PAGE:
The Imprisonment of Martin Harris in 1833


With editorial work on Joseph Smith’s legal papers in full swing,1 the attention of several attorneys, historians, archivists, and law students has turned increasingly to American legal culture in the 1820s through the 1840s and specifically to cases involving Latter-day Saints. At the same time, Mark Nelson recently discovered court documents of a trial involving Martin Harris in Susquehanna County, Pennsylvania. These brief documents add considerable information to an otherwise little-known chapter in the life and ministry of Martin and Emer Harris. Readers also learn about early Mormon missionary adventures generally.

These documents shed light on an incident in the life of Martin Harris that biographers previously have been able only to hint at. Harris family tradition recalls vaguely that Martin “was imprisoned for his forthrightness in proclaiming the restored gospel.”2

It has long been known that Martin Harris—Joseph Smith’s early benefactor, scribe, and financier of the Book of Mormon—drew his brother Emer into Mormonism at an early date, and that in 1832–33 the two served together as missionaries for nearly a year among Emer’s “old neighbors” in southern New York and northeastern Pennsylvania. In May 1833 as their labors neared an end, Emer wrote to his wife in Ohio that they had “traveled mutch & Preached mutch. Eighty two have been baptised and many more have believed. We find no end to the call for our labors.” As was the case with so many early Mormon missionaries, Emer noted both the “many kind friends who have administered unto my necesetys” and the “many apposers & bitter Enimyes.” The brothers would have returned home by now, Emer wrote, but were delayed due to Martin’s January 24, 1833, imprisonment “on a fals[e] charge of slander.”3 (When this letter was originally transcribed by Harris biographers, Emer’s writing was rendered “a fals charge of standen.4 Anyone who works with paleography and transcription can make that mistake easily without the aid of external evidence. The discovery of these court records provides just such evidence. The charge was slander, so close and yet so far from standen.)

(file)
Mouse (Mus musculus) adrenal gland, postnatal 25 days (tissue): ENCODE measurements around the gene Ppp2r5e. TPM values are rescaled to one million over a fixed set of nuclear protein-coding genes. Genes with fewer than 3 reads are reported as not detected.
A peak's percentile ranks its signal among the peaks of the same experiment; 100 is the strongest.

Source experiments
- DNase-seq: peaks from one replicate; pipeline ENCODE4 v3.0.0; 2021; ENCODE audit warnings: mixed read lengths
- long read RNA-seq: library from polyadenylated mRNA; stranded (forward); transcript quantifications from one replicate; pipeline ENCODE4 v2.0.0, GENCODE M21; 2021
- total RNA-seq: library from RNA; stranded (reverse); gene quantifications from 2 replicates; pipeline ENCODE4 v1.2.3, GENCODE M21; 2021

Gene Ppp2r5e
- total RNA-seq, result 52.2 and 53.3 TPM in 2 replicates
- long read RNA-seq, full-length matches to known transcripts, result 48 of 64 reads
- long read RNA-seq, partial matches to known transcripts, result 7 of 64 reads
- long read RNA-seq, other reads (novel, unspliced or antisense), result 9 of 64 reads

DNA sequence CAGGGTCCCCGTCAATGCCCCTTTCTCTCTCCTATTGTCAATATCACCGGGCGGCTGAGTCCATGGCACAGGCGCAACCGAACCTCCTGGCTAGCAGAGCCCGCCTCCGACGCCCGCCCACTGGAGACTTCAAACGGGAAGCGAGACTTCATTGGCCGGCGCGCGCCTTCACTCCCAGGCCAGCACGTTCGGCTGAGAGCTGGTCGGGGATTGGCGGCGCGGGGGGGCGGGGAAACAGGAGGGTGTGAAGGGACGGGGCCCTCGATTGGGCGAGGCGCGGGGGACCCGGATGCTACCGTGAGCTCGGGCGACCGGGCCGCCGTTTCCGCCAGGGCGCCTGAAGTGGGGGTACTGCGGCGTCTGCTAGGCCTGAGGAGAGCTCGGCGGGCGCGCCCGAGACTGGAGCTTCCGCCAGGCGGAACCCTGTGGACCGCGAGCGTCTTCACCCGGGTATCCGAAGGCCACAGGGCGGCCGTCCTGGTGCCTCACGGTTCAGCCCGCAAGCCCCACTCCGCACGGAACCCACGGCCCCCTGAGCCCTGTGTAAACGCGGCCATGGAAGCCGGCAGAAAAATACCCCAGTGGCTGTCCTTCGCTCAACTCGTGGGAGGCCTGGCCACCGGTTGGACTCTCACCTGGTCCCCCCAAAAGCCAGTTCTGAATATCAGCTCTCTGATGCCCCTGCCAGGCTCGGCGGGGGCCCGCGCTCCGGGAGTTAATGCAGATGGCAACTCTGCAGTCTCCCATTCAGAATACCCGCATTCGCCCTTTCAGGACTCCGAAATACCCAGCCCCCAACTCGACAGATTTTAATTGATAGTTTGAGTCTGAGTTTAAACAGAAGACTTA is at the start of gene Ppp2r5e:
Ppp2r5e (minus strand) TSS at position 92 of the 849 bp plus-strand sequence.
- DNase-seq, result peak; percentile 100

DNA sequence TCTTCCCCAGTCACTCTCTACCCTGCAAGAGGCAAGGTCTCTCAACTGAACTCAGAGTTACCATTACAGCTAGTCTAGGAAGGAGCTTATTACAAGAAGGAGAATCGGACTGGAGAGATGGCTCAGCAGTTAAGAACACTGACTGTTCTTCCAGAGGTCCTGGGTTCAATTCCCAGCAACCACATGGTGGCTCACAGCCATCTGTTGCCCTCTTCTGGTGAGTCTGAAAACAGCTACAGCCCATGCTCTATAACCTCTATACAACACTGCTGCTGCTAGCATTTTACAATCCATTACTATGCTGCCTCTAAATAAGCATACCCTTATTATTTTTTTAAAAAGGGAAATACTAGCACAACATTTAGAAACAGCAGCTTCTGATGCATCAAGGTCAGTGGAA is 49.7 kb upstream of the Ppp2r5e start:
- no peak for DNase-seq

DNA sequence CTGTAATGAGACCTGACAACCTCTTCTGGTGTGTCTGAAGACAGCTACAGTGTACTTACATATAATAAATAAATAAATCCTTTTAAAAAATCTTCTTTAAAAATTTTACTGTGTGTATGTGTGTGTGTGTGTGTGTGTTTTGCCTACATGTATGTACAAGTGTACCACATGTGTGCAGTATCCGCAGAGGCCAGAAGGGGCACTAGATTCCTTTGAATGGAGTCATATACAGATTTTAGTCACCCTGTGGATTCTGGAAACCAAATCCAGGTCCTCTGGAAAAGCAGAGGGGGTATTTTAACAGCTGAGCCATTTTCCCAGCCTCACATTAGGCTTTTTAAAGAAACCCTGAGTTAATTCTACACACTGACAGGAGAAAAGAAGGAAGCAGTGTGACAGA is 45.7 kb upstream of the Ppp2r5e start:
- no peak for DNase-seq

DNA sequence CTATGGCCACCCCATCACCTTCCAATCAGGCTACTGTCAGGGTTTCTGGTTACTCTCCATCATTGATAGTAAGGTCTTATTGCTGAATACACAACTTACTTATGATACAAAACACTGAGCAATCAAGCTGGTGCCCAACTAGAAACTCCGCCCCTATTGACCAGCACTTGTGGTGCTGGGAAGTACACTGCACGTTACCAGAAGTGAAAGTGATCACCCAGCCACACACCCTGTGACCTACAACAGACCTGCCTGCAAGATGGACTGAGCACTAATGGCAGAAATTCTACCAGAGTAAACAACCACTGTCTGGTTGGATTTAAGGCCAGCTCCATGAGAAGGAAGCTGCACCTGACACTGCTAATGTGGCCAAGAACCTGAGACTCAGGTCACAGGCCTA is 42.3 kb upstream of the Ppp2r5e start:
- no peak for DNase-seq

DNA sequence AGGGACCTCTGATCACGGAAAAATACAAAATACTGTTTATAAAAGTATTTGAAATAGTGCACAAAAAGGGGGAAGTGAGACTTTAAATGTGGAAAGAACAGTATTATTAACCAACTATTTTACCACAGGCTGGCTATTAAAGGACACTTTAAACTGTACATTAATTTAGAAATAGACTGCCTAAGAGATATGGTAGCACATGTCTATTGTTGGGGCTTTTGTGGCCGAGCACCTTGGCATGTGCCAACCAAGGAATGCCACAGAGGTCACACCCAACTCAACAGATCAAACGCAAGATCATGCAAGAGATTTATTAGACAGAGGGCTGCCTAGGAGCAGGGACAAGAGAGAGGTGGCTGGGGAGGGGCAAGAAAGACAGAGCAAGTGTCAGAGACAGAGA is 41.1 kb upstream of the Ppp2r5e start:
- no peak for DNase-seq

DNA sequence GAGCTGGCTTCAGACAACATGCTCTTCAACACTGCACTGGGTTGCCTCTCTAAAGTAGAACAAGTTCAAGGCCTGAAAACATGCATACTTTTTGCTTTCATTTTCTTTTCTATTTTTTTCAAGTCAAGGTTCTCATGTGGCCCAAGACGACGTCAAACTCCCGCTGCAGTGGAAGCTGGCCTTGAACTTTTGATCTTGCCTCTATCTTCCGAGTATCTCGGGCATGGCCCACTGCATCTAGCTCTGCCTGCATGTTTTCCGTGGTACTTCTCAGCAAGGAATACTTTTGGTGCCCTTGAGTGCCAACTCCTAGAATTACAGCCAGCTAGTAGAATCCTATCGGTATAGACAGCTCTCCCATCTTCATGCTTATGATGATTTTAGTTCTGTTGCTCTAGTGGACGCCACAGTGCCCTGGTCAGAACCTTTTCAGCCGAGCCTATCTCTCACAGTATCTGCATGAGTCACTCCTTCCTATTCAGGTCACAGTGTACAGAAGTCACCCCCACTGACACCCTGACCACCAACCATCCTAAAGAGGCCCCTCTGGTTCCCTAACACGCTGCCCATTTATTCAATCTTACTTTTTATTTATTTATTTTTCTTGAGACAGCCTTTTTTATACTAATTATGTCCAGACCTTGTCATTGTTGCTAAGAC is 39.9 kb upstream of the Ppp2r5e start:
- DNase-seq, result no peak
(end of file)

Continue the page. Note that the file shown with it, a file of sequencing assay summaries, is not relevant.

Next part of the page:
The success and opposition faced by the Harris brothers were related. As their preaching took root among citizens of Springville Township in Susquehanna County, Pennsylvania, opposition escalated. This trend included the events that led to Martin Harris’s imprisonment. On November 1, 1832, he preached to a group of townsfolk, including a single woman named Eliza Ann Winters. She later told the court that Martin loudly denounced her. Picking Winters out of the crowd, Martin allegedly said: “She has had a bastard child.”5

Whatever the truth of the matter, Winters sued Martin Harris for slander. In her complaint to the court she testified that Martin’s claim of fornication was intended to “render her infamous and scandalous,” soiling her “good name.” She sued for restoration of her reputation and punitive damages of a thousand dollars. Winters filed her suit at the county courthouse in Montrose on December 5, 1832, through an associate named Benjamin Comfort. At that time women could not file suits in their own names, so Comfort filed the suit officially. Accordingly, Sheriff Joseph Williams arrested Martin on January 23, 1833, and imprisoned him in Montrose to await a court appearance. In the twenty-first century these would be classified as civil charges and not subject to imprisonment, but in the 1830s both civil and criminal charges could result in imprisonment prior to posting bail. Bail was set at one thousand dollars, the amount of the suit, ensuring satisfaction if the court found for the defendant. Neither of the Harris brothers had that amount on hand.